" 'Adapting to loss is as much a part of us as grief itself,' said Dr. Shear, who directs the Center for Complicated Grief at the Columbia University School of Social Work. With complicated grief, 'something gets in the way of that adaptation, Something impedes the course of healing.’
By diagnosing complicated grief just six months after a death, he said, 'you’ll get a lot of normal people receiving treatment they don’t need,' including drugs. Dr. Shear also worries about “pathologizing” normal emotions. But when a woman remains unable to leave her home or answer the phone four years after the death of her adult son, as was true of one patient, something has clearly gone wrong.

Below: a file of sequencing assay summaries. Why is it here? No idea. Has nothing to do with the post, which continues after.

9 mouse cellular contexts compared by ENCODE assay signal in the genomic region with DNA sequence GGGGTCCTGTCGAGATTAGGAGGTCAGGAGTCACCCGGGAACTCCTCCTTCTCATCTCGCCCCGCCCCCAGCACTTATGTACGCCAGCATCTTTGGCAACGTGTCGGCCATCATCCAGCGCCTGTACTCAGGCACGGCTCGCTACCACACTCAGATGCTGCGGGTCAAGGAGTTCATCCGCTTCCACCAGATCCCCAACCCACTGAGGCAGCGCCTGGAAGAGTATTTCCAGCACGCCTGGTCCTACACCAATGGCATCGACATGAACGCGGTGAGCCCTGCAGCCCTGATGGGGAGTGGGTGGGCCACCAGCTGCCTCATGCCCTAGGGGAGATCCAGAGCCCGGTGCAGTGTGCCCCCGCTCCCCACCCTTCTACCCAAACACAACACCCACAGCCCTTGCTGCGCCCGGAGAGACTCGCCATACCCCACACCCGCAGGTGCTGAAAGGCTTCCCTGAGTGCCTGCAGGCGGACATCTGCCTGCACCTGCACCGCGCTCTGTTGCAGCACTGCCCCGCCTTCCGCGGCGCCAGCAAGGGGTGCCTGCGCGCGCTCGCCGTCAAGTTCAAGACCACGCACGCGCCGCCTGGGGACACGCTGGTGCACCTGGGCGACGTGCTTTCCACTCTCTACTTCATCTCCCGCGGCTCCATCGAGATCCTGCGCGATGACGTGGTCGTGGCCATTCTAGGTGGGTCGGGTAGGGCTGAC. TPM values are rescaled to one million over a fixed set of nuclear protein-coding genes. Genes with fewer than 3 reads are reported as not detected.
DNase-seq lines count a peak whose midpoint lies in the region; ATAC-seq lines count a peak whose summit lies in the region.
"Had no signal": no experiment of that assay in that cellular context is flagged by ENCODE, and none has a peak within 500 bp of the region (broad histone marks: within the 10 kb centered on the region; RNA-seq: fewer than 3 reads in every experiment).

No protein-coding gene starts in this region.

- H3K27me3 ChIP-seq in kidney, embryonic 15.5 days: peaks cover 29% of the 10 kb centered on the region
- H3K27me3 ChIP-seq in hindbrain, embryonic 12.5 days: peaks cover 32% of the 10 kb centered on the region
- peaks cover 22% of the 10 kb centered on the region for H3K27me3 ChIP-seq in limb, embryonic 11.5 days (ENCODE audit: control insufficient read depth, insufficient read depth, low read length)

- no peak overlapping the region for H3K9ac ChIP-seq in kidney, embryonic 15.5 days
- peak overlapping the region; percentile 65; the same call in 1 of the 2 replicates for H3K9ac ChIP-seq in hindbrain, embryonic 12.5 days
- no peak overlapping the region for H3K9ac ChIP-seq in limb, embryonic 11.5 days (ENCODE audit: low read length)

‘If you’re worried about what you’re experiencing, if you’re not getting more engaged in life and people around you are saying, ‘Honey, stop wallowing in it,’ why not get some help?' Dr. Shear said. Complicated grief therapy, developed by her center, showed greater effectiveness among older adults than interpersonal psychotherapy in a clinical trial".